Day trips to Ontario Parks are a good way to utilize a seasonal pass as there are so many summering things to see and do within a park and its nearby community.
This week we are highlighting three parks further along Highway 11 within the Kapuskasing-Hearst area of Highway 11 North. Kevin Wilson is the Park Superintendent for all three parks. He knows and is passionate about his parks.
René Brunelle, near Moonbeam
You can’t miss the turnoff to the park it’s a north turn at the alien spaceship in Moonbeam and is located at the tourism information centre. There’s a new chip stand and mini-putt across the street.
This is a gem, you will want to bring along your bicycles for this day trip as the Moonbeam-park bike trails are some of the best in the north. There are seven trails which cover a total of 34 kilometres. The main, direct trail to the park is an asphalted one of 11 km.
Go walking, running, or cycling in the summer as well as snowshoeing and cross-country skiing in the winter. Trails are related to beginner, intermediate and expert. The main trail is fully wheelchair accessible. There are 28 green gates on the map that show loop and sidebar trails.
The Boreal Forest and Claybelt landscape are this park’s defining features. Remi Lake, of which about a third of its shoreline is within the park, is one of the largest lakes in the region.
The lake lies in the Claybelt, a flat forested region with rich clay soils that were once the bottom of a vast lake. Thousands of years ago, this lake contained the meltwaters of glacial ice that once covered all of Ontario.
“The Claybelt is quite different than the surrounding Canadian Shield, in that it is not rocky, and has very few lakes. So, Remi Lake is quite a significant feature in this northern landscape,” Wilson said. “One of René Brunelle Provincial Park’s most interesting stories is told along the La Vigilance Trail. This short, but very scenic trail tells the story of the daring bush pilots who flew flying boats – large pontoon aircraft – from a base called Airplane Island in the 1920s.
“The pilots flew their aircraft across the vast Boreal Forest, looking for signs of smoke. Forest fires were a deadly force, and the Department of Lands and Forests and the Ontario Air Service worked to spot fires and put them out before disaster struck.”
A large forest fire in 1916, known as the Matheson Fire, burned through an area of forest east of Timmins, burning communities and killing around 220 people – one of the worst forest fire death tolls in Canadian history. This spurred the Ontario government to create legislation and a forest fire organization, which included the airbase on Remi Lake where the park is today. The trail is named after one of the fire-spotting flying boats based on the lake – La Vigilance.
“La Vigilance Trail follows the lakeshore, while the Spruce Lowland Trail loops through the park’s Boreal Forest. The two trails combine to provide a great picture of what makes Remi Lake and its surrounding forest special.”
Within the park, Phipps Point should be any visitor’s target for a day trip to the park. As a point of land jutting west into the park, it has shoreline on both sides. And they both happen to be beautiful sandy beaches.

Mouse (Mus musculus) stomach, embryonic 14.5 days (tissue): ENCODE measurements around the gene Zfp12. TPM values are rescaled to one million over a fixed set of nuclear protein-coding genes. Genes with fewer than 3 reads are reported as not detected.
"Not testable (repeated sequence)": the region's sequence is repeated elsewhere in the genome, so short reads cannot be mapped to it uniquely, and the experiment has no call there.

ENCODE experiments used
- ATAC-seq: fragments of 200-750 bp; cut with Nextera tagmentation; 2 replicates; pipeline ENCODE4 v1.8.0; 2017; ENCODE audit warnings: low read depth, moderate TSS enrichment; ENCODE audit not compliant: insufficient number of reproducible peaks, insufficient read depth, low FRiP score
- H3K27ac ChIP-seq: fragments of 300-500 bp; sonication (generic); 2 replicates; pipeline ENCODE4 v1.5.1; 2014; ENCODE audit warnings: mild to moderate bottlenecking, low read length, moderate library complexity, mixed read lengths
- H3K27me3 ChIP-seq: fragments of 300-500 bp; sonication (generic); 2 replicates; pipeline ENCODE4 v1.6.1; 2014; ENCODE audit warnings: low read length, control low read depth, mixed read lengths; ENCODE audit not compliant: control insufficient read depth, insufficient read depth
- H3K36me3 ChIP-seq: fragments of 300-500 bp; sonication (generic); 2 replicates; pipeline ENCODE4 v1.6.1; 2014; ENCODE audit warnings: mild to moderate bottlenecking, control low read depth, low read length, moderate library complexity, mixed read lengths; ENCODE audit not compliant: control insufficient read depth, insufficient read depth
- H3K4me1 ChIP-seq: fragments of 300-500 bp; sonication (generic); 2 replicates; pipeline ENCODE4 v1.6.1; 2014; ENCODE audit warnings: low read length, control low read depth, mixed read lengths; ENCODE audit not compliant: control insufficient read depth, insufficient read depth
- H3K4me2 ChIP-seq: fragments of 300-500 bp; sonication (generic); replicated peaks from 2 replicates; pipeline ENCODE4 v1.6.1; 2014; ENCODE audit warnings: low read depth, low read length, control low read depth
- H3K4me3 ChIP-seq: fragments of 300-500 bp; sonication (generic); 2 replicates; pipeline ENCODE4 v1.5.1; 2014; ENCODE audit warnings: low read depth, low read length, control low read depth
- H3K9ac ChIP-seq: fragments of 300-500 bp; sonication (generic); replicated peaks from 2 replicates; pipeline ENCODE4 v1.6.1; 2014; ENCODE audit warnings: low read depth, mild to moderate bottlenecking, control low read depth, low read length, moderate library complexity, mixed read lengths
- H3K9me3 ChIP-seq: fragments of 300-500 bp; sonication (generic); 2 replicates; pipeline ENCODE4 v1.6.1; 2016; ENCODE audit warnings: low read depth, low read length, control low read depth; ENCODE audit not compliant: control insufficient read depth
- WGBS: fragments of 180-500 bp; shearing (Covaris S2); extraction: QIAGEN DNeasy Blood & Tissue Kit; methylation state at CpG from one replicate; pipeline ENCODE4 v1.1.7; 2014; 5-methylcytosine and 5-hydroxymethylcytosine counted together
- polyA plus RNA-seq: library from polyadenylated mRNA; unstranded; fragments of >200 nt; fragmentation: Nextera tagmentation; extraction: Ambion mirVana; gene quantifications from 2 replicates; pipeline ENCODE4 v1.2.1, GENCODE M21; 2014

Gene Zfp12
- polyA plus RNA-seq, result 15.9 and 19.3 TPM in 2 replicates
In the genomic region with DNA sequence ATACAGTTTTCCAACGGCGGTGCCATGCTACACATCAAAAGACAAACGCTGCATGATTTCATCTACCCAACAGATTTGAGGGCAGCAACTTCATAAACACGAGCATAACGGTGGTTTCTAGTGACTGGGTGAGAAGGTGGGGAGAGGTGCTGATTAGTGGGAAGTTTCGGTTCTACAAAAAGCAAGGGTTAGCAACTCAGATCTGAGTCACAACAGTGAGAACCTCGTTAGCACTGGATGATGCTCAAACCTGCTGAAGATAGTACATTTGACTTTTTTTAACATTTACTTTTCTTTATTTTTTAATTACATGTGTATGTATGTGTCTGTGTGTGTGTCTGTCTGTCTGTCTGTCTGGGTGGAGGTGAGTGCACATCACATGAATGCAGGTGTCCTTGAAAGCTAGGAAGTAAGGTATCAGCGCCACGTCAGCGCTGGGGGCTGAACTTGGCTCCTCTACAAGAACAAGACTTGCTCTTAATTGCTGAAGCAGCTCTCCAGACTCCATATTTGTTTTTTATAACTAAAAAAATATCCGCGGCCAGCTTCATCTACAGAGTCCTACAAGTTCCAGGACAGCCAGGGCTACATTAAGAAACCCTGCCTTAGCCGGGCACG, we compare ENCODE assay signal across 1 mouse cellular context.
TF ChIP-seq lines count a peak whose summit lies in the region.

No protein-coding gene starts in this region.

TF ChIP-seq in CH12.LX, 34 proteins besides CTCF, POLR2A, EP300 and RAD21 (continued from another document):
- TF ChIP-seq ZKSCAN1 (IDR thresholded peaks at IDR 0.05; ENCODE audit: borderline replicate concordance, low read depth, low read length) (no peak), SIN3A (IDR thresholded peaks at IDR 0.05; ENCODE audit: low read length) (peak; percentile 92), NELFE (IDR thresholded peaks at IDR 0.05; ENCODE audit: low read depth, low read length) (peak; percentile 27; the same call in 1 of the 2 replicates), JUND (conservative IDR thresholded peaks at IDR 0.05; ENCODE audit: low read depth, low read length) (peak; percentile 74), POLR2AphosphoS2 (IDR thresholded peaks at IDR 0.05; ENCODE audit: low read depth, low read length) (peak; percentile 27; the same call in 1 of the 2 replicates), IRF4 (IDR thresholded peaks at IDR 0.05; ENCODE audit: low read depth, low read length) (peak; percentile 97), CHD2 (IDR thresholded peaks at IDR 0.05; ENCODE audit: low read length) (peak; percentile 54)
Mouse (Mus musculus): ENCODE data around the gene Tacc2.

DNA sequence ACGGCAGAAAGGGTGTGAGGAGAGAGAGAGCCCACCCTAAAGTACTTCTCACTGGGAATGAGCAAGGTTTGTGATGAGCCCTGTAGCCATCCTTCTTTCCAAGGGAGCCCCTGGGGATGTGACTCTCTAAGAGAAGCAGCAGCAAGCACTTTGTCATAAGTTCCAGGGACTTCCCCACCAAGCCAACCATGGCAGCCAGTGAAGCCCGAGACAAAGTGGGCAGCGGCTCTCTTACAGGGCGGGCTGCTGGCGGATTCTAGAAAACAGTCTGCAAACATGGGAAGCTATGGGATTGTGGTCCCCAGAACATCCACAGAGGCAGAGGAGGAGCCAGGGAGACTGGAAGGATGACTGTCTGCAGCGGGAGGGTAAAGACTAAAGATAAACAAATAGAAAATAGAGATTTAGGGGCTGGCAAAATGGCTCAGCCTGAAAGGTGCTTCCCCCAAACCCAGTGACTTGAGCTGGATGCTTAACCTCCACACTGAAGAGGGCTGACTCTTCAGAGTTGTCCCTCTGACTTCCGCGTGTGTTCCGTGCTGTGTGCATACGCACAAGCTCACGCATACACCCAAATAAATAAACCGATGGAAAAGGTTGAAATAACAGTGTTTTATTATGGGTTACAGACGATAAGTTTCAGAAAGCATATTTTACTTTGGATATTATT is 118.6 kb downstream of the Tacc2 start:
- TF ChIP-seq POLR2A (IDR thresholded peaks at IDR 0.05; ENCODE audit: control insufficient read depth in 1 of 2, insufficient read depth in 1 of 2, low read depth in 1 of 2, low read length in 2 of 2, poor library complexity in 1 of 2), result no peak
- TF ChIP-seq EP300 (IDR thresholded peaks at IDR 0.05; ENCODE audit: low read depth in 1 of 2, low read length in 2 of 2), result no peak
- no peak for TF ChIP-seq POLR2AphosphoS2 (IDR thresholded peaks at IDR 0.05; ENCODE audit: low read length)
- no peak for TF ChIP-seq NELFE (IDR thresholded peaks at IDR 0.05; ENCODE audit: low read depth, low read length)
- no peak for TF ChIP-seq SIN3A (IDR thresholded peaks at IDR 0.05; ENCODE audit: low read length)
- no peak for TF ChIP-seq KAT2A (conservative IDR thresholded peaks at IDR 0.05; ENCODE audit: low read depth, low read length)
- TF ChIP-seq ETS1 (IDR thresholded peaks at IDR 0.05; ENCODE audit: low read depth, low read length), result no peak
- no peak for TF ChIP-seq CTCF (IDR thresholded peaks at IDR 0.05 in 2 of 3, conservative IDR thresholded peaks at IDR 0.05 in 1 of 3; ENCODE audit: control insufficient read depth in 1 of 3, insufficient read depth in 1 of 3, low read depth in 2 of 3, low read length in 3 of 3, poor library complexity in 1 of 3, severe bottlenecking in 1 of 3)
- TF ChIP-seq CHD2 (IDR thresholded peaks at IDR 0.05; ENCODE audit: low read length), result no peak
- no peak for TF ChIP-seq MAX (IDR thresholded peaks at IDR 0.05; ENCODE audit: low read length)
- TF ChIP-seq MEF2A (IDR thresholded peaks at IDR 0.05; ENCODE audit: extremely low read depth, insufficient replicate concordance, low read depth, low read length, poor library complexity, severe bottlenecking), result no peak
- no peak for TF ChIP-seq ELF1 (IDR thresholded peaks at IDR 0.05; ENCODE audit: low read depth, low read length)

“So if it is too windy on one side you move over to the other,” Wilson said. “It’s also got a great playground for kids, and a beach volleyball court for the sports enthusiast. There are lots of spots for picnicking too. A large picnic shelter can be used for special occasions and large groups”
Fishing in Remi Lake is good. Northern pike and walleye are the main species here, but small-mouth bass are also plentiful. There are motorboat rentals for the anglers in the group, as well as bikes, paddle boards, canoes, kayaks and peddle boats for the self-propelled.
Here’s the park’s site and the Moonbeam Nature Trails site.
Fushimi Lake Provincial Park, near Hearst
The park is 41.2 km or 33 minutes west of Hearst, north on Fushimi Road.
“Fushimi Lake lies completely within the provincial park, and while the lake may look small on the highway map, it feels huge when you’re on it,” said Wilson. “The provincial park has a day use area that’s perfect for families, with a not-crowded sandy beach and canoe, kayak and paddleboard rentals. There are change room facilities for swimmers and lots of space for picnics.
Fushimi Lake Provincial Park has seven sandy beaches in total, so those inclined to paddle or take a motorboat out onto the lake will find many idyllic spots to relax during their trip around the lake.
”Take a rod and reel out with you – the fishing is quite good, with northern pike, walleye, yellow perch and whitefish on offer,” Wilson said.
A fish cleaning station is also available to make things easy at the end of your fishing trip.
Fire Tower Trail is one of two official hiking trails in Fushimi Lake Provincial Park. The trail starts at Fushimi Lake campground and leads to an original 1930s fire tower; it is 4 km in, one way. The trail goes through the forest and along the water with some lovely lake views.